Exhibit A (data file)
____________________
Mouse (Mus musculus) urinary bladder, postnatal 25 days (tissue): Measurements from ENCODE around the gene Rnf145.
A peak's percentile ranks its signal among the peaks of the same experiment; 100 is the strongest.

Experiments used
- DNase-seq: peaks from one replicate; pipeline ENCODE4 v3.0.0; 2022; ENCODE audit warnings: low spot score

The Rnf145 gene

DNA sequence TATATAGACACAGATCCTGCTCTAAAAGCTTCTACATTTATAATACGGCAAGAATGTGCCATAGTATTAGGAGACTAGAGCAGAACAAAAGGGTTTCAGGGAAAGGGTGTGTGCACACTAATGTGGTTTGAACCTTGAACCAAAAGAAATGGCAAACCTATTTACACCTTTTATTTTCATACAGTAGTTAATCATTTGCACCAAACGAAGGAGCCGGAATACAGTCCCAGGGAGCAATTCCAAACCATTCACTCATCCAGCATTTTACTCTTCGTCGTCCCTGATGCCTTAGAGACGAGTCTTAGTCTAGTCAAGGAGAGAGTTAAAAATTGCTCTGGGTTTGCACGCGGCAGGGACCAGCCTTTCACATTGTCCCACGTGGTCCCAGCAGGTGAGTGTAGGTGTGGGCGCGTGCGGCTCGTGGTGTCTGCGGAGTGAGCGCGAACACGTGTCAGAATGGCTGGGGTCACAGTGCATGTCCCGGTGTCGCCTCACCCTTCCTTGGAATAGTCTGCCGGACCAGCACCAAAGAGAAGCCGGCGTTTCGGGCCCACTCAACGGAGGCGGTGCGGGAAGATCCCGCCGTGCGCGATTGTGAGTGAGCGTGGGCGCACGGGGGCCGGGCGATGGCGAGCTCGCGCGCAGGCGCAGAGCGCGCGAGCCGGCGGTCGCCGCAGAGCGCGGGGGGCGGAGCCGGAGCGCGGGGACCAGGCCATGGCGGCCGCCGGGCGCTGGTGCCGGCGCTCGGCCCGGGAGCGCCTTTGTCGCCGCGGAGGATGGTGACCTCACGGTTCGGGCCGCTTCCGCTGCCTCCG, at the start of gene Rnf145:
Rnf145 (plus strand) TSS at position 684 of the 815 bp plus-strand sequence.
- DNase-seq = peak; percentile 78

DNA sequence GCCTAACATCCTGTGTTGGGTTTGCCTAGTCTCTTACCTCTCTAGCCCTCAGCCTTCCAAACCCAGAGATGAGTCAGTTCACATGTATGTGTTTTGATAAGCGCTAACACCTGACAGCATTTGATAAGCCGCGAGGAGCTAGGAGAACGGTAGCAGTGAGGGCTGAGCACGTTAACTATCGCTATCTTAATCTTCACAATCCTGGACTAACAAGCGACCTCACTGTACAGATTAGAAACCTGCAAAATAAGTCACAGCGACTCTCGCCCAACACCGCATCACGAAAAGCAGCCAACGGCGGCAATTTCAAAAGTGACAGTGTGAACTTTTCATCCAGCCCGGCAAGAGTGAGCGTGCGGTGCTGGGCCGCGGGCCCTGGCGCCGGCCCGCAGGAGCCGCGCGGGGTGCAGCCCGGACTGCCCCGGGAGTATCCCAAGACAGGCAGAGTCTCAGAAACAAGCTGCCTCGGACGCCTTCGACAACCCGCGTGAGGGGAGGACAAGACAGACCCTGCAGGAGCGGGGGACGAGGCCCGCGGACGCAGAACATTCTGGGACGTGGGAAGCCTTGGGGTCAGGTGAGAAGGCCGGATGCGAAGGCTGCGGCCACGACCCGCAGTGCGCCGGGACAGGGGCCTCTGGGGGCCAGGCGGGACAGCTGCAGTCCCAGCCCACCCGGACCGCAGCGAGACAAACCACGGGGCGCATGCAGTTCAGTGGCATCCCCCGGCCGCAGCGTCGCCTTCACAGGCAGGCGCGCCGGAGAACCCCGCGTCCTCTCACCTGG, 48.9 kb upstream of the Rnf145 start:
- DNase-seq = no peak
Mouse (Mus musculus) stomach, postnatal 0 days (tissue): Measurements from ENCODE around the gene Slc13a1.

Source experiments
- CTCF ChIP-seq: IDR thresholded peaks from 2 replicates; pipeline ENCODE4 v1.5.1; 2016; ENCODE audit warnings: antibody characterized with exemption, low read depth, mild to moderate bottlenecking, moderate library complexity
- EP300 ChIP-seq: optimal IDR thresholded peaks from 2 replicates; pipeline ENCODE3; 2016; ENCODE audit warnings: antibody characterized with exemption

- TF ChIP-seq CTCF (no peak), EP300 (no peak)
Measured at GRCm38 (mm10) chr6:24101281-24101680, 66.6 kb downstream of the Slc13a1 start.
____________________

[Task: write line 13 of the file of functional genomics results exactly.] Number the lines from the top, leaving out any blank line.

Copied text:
- CTCF ChIP-seq: IDR thresholded peaks from 2 replicates; pipeline ENCODE4 v1.5.1; 2016; ENCODE audit warnings: antibody characterized with exemption, low read depth, mild to moderate bottlenecking, moderate library complexity